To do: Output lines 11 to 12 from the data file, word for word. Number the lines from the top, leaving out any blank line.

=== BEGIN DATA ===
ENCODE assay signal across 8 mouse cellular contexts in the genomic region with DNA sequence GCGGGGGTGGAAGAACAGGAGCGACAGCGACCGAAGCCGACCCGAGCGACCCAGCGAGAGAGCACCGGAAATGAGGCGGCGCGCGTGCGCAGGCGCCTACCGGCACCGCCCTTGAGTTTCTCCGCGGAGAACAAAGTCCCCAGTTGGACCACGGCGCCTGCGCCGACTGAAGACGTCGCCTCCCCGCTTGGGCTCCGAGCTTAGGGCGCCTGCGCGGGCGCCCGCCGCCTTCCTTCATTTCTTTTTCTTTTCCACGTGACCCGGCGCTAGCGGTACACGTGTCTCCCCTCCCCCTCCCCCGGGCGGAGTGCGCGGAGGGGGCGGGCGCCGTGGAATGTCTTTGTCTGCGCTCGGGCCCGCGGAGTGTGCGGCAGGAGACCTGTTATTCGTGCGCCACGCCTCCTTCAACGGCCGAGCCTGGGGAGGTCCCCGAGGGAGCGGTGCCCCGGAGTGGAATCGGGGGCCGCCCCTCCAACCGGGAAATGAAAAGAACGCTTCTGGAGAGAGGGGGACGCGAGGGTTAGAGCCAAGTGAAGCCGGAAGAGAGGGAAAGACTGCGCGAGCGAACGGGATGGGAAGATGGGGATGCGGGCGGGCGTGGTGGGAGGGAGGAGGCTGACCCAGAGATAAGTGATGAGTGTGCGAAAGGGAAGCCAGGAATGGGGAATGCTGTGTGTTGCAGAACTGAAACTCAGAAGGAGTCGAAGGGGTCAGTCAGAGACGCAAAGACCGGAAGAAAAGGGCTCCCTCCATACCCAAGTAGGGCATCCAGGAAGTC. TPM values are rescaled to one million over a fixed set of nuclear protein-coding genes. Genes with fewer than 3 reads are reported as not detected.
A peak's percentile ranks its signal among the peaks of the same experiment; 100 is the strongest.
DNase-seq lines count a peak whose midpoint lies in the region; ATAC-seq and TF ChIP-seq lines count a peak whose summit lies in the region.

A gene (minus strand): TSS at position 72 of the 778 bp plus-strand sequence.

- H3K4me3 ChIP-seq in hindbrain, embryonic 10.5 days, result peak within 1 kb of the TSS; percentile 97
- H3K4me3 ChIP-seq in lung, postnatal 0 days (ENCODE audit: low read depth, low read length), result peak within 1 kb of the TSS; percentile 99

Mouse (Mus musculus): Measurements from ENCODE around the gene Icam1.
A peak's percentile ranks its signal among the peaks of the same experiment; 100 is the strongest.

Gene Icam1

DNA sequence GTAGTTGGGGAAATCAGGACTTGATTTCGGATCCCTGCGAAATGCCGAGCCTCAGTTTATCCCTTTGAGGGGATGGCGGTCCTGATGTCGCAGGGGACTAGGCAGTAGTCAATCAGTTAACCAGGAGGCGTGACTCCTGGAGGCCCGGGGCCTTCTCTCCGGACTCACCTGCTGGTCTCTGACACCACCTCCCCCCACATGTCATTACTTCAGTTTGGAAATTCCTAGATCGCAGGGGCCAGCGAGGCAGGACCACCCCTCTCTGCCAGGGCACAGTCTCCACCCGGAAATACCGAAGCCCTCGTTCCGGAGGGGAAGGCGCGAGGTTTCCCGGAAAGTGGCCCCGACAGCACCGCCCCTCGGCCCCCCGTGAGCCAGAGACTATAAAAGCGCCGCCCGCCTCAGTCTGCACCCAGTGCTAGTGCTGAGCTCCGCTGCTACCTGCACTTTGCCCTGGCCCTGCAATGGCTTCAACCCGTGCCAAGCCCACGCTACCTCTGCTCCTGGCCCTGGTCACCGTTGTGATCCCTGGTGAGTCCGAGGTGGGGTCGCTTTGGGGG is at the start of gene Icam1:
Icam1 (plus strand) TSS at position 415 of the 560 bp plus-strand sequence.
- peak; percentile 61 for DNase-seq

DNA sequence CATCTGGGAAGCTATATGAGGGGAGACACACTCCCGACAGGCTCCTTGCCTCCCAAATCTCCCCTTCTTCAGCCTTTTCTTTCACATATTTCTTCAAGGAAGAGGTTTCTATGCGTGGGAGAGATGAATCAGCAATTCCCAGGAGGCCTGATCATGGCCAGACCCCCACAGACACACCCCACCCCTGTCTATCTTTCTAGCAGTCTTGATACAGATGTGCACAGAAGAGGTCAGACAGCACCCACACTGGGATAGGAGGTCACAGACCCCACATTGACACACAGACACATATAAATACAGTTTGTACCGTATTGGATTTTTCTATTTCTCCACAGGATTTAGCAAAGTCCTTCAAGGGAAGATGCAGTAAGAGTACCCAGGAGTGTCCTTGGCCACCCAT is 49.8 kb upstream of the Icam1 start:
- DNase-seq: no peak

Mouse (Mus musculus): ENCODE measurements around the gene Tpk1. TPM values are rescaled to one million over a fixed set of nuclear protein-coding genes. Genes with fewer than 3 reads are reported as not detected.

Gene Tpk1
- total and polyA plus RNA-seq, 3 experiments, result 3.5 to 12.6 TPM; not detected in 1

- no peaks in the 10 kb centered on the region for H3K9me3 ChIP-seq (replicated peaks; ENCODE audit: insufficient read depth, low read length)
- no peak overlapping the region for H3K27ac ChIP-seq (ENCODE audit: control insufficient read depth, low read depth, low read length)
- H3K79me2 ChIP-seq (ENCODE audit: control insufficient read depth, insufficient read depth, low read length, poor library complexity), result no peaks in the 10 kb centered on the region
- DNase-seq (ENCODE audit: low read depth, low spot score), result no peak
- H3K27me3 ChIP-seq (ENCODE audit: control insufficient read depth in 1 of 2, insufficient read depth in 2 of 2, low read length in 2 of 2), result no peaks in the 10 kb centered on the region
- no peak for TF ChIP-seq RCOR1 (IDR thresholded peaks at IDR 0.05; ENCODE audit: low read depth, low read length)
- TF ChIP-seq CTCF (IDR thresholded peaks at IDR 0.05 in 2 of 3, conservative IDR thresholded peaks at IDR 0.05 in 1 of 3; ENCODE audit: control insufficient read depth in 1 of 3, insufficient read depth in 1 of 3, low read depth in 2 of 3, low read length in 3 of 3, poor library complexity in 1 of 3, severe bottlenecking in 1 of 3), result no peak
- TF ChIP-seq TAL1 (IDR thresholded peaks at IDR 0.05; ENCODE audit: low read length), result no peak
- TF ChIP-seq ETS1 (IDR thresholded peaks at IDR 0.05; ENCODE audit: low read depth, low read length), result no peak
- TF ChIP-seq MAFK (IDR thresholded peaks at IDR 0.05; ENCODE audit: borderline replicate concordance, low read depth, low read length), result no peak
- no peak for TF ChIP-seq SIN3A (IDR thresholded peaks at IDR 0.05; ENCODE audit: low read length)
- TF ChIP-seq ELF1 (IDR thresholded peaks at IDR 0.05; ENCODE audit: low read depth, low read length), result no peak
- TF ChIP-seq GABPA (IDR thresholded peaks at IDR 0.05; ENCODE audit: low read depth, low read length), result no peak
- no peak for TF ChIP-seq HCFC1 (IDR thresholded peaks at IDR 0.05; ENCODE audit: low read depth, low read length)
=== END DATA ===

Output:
Icam1 (plus strand) TSS at position 415 of the 560 bp plus-strand sequence.
- peak; percentile 61 for DNase-seq